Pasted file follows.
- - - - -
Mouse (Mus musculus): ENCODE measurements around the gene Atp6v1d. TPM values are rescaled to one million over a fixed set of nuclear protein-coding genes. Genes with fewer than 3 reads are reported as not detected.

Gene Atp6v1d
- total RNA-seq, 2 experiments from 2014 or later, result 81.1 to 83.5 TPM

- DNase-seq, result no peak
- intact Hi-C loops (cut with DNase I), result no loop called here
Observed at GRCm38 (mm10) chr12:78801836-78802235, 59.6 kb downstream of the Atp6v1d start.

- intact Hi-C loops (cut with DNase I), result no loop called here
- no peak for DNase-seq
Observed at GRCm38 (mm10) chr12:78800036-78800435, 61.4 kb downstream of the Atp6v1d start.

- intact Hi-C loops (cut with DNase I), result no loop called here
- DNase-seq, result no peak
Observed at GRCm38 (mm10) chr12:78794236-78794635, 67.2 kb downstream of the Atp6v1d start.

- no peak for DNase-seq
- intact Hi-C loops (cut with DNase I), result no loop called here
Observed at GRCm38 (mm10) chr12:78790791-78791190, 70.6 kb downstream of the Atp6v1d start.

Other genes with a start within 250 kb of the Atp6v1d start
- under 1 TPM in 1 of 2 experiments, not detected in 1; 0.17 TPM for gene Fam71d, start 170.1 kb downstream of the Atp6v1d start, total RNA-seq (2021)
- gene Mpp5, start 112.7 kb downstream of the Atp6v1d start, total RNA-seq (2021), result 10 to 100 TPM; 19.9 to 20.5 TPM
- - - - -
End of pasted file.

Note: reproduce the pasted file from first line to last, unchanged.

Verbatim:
Mouse (Mus musculus): ENCODE measurements around the gene Atp6v1d. TPM values are rescaled to one million over a fixed set of nuclear protein-coding genes. Genes with fewer than 3 reads are reported as not detected.

Gene Atp6v1d
- total RNA-seq, 2 experiments from 2014 or later, result 81.1 to 83.5 TPM

- DNase-seq, result no peak
- intact Hi-C loops (cut with DNase I), result no loop called here
Observed at GRCm38 (mm10) chr12:78801836-78802235, 59.6 kb downstream of the Atp6v1d start.

- intact Hi-C loops (cut with DNase I), result no loop called here
- no peak for DNase-seq
Observed at GRCm38 (mm10) chr12:78800036-78800435, 61.4 kb downstream of the Atp6v1d start.

- intact Hi-C loops (cut with DNase I), result no loop called here
- DNase-seq, result no peak
Observed at GRCm38 (mm10) chr12:78794236-78794635, 67.2 kb downstream of the Atp6v1d start.

- no peak for DNase-seq
- intact Hi-C loops (cut with DNase I), result no loop called here
Observed at GRCm38 (mm10) chr12:78790791-78791190, 70.6 kb downstream of the Atp6v1d start.

Other genes with a start within 250 kb of the Atp6v1d start
- under 1 TPM in 1 of 2 experiments, not detected in 1; 0.17 TPM for gene Fam71d, start 170.1 kb downstream of the Atp6v1d start, total RNA-seq (2021)
- gene Mpp5, start 112.7 kb downstream of the Atp6v1d start, total RNA-seq (2021), result 10 to 100 TPM; 19.9 to 20.5 TPM